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A New Way to Measure Retirement Savings

Your IRA and 401(k) statements now forecast your future income. Here’s how to make sense of the numbers you see

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When we ponder our retirement savings, we tend to think in terms of a single number: I’ve got this many dollars socked away in my 401(k)403(b) or IRA. But though that number may be enough to spark some reassurance or anxiety, it’s not a very useful figure on its own. What really matters, financial planners will tell you, is how much monthly income your savings can generate over your retirement life.

Until now, estimating that income stream has been on you, whether or not you can run the math to calculate it or have looked online for a tool that can do the job for you. But as a result of legislation passed in 2019 and now in effect, a little more light has been shed on that mystery. As of June, the Department of Labor, one of the overseers of workplace plans, requires your plan’s administrator to include what’s been deemed a “lifetime income illustration” in your quarterly statement. So in addition to seeing how much your account is now worth and how it is invested, you’ll be seeing an estimate of how much monthly income your account could provide to you in retirement.

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“The Department of Labor wants to ensure that there is better awareness of how an account balance translates into monthly income,” explains Dennis Elliott, head of product and platforms for T. Rowe Price Retirement Plan Services.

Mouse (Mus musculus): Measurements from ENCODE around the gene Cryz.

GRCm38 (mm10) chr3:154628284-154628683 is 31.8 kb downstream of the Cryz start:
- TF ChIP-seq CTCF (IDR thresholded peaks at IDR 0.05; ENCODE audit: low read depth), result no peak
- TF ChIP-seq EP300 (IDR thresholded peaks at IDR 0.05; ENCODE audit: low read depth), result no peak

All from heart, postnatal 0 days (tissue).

The figure you’ll see is an estimate of what you’d receive each month if you emptied your account upon retiring and used all the funds to buy a life annuity — an insurance product that provides fixed payments for the rest of your life. The size of that monthly payment is determined not only by how much you give the insurer, but also by how old you are and how high interest rates are at the time of purchase. The older you are and the higher the rates are, the more you’ll get per month.

In fact, you’ll see two income estimates on a quarterly statement: a fixed monthly amount you could collect for the rest of your life, called a single life annuity, and a smaller sum you and your partner could receive monthly, known as a qualified joint and survivor annuity. If you died before your partner, this second type of annuity would continue to provide a fixed monthly amount to your partner for his or her lifetime.

Like any estimate, the lifetime income illustration can be misleading as well as helpful. “It’s like a beautiful cake,” says DeDe Jones, a Denver financial planner and CPA. “When you dig into the layers, you see how complicated it is.” To grasp what the numbers mean for your situation, you need to understand the assumptions that went into them.

Your age